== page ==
In the back of a crowded sports bar, former NATO Supreme Allied Commander and retired Gen. Wesley Clark, former Ambassador to the United Arab Emirates David Litt, retired Lt. Gen. Daniel Christman and Duke foreign policy expert Bruce Jentleson spoke to voters.
Clark said in talking with Clinton, he was impressed by her detailed knowledge of military systems.
“I think she has all the tools,” Clark said. “I think she has the right temperament to be able to handle the complexities of foreign policy and to work with sometimes-difficult foreign leaders.”
Jentleson said the next president will face foreign policy issues such as the war in Syria, an increasingly provocative North Korea and international trade.
“It’s a very full agenda, which is why you need someone as president who has experience and judgement and is prepared to hit the ground running on Jan. 20,” he said.
Logan Isaac, an army veteran who attended the panel, said the fact that the panelists brought up Clinton’s trustworthiness reveals voters’ frustration with politics.
“I think that speaks to the desire of a significant portion of our population that’s really kind of sick of business as usual,” he said.
Clark said Clinton respects veterans and has a plan to make the U.S. Department of Veteran Affairs more effective.
“I’ve been with her when she’s visited the troops, I know how much they think of her, and I don’t think there’s any comparison to Donald Trump,” he said. “I mean, he’s not in the same ballpark.”
During the panel, Litt said Clinton understands the need for cooperation between government agencies to address the issues that have plagued foreign policy for the past 30 years.
“Another aspect that she recognized is that concern for our veterans and their families is not just an isolated issue — it fits into our whole picture of how the United States engages overseas,” he said.
Jentleson criticized Trump’s positions on abandoning NATO and his leniency on nuclear proliferation in Japan, South Korea and Saudi Arabia.
Fifty Republican national security and foreign policy experts, including former members of the George W. Bush administration, signed a letter condemning Trump’s candidacy in August. Jentleson said this letter supports the notion that Trump poses a danger to national security.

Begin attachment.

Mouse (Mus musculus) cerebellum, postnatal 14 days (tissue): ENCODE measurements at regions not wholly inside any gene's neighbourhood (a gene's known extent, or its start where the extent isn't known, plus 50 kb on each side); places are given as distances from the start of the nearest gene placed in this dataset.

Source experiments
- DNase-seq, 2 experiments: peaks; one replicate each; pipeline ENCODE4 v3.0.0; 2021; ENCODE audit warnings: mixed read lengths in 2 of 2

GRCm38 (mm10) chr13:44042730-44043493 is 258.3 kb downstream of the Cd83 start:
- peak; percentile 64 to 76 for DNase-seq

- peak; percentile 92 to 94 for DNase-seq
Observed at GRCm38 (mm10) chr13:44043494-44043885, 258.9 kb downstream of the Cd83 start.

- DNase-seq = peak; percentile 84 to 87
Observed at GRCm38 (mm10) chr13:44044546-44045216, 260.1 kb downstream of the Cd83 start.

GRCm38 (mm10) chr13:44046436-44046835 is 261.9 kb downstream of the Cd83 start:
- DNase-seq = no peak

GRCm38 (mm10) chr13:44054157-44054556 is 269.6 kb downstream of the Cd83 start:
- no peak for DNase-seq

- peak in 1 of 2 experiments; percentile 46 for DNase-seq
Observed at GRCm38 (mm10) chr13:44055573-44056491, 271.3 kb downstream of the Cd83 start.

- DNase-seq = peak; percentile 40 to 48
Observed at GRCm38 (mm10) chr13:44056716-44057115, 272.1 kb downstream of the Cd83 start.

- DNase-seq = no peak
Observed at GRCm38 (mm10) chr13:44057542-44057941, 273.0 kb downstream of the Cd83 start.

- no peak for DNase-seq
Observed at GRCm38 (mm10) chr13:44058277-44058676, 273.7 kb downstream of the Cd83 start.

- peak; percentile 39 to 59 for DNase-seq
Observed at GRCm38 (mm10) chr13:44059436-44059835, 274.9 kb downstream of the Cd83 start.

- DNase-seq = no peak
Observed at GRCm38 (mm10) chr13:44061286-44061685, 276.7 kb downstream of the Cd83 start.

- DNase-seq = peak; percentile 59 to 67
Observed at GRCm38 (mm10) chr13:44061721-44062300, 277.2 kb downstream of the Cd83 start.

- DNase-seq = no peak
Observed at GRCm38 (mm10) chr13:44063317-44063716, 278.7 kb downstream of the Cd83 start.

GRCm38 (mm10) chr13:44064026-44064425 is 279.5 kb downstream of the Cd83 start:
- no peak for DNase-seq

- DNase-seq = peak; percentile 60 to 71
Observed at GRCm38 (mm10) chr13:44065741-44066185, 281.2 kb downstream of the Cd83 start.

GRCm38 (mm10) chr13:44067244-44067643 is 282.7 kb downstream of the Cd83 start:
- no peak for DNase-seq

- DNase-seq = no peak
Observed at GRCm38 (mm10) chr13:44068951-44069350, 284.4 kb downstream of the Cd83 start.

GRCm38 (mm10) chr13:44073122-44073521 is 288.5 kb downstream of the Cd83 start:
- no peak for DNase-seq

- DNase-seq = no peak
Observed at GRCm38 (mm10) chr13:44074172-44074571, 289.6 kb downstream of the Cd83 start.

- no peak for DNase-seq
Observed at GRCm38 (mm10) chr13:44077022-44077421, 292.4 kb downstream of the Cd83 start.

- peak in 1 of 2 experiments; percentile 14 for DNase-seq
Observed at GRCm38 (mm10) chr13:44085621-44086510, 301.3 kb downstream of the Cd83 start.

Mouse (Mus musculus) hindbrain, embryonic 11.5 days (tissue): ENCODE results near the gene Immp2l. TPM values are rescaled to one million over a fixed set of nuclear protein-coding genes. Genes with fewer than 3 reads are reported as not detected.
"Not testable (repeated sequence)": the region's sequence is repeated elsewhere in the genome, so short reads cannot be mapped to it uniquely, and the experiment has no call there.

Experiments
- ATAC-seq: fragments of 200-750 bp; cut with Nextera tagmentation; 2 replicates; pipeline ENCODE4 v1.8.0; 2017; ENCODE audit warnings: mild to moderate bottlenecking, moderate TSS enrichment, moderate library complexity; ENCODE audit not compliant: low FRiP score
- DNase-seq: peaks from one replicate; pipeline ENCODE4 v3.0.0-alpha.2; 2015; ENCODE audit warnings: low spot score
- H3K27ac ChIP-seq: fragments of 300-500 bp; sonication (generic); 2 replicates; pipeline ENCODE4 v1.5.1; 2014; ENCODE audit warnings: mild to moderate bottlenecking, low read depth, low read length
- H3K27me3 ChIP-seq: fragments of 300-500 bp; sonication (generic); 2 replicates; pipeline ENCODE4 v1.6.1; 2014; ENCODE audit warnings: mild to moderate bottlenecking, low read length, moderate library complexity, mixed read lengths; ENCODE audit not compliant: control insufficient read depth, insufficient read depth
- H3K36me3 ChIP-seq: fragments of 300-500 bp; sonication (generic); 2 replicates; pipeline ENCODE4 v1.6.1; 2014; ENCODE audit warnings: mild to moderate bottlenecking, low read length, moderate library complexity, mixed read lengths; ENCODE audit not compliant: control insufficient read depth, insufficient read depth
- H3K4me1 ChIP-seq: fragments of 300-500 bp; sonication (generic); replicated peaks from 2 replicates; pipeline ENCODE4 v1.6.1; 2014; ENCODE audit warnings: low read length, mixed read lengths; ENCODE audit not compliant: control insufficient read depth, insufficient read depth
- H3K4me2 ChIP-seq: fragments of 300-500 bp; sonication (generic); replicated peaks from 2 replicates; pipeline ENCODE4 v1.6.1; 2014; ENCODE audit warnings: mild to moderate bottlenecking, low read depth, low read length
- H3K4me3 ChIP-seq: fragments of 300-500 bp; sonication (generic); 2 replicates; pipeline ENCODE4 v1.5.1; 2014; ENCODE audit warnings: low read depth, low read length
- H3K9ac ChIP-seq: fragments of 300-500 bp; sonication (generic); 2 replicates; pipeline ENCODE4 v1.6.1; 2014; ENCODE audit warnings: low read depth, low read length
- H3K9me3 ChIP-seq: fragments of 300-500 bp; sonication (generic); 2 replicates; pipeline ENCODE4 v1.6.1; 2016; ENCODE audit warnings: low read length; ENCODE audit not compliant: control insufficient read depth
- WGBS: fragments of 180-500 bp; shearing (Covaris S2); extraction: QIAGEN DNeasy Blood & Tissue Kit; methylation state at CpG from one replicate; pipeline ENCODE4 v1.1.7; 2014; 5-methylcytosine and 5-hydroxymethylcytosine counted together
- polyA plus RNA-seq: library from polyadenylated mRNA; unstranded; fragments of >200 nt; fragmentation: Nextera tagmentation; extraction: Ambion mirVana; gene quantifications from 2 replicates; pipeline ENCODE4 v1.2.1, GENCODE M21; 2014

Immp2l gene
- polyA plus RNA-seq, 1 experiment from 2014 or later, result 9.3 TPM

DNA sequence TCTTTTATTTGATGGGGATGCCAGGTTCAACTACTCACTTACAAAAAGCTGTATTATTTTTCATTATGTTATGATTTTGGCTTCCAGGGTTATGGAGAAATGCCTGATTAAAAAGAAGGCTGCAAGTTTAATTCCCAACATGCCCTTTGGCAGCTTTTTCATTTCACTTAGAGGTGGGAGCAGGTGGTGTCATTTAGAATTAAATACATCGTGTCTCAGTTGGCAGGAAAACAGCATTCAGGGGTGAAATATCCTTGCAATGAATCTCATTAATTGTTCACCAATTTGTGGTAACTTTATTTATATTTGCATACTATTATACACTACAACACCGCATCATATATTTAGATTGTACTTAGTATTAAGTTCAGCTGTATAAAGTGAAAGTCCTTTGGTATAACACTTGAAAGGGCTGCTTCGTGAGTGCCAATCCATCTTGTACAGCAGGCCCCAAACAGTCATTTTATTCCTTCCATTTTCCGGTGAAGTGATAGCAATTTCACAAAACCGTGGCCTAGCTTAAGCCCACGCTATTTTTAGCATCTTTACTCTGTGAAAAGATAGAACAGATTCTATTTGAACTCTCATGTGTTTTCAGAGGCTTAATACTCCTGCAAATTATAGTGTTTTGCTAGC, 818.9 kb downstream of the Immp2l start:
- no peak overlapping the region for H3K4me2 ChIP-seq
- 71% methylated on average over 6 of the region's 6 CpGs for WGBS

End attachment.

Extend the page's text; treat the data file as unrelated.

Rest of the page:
The panel also discussed the importance of a president’s temperament in decision-making.
Jentleson said in his experience working in the State Department while Clinton was Secretary of State, he witnessed her ability to listen to experts, weigh facts and make deliberate decisions. He said presidents have exhibited these qualities in critical situations, such as in the Cuban Missile Crisis.
Trump’s lack of these traits, Jentleson said, is why his presidency would lead to a more dangerous world.
“I think we risk having longtime allies no longer want to be our allies,” Jentleson said. “I think the terrorism threat will be greater because his rhetoric is one of the greatest recruiters for ISIS.”
Clark said the growing international influences of Russia and China will pose the greatest foreign policy challenge to the next president. But he said these relationships are complicated by cooperation on trade, climate change and the war on terror.
“I think Hillary understands the difficulties there and I think she has the experience and the insights to be able to craft the kinds of policies we need to move forward in the world,” he said.